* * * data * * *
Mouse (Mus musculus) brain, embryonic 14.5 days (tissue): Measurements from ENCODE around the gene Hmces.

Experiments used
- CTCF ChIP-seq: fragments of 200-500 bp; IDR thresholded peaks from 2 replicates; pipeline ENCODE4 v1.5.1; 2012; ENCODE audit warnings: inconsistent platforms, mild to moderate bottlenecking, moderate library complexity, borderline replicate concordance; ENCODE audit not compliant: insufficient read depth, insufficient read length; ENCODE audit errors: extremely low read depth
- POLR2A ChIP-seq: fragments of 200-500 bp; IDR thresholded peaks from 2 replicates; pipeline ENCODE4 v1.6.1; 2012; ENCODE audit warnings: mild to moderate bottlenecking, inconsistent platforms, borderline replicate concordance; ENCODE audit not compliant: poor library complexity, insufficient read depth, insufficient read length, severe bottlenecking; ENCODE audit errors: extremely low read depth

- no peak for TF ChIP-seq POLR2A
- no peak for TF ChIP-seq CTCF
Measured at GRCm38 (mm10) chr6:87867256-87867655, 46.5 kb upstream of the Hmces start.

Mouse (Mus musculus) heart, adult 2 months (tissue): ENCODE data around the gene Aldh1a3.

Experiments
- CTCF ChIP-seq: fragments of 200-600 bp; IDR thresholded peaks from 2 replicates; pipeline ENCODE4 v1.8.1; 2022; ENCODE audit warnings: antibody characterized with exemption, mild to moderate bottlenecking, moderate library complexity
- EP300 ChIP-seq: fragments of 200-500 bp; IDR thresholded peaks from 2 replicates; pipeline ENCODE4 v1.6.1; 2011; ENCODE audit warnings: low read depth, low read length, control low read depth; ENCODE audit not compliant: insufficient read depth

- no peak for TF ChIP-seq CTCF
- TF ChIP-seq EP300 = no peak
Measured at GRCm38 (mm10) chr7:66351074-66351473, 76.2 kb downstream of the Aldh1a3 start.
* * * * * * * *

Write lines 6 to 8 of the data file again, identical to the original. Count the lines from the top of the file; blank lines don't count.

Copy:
- no peak for TF ChIP-seq CTCF
Measured at GRCm38 (mm10) chr6:87867256-87867655, 46.5 kb upstream of the Hmces start.

Mouse (Mus musculus) heart, adult 2 months (tissue): ENCODE data around the gene Aldh1a3.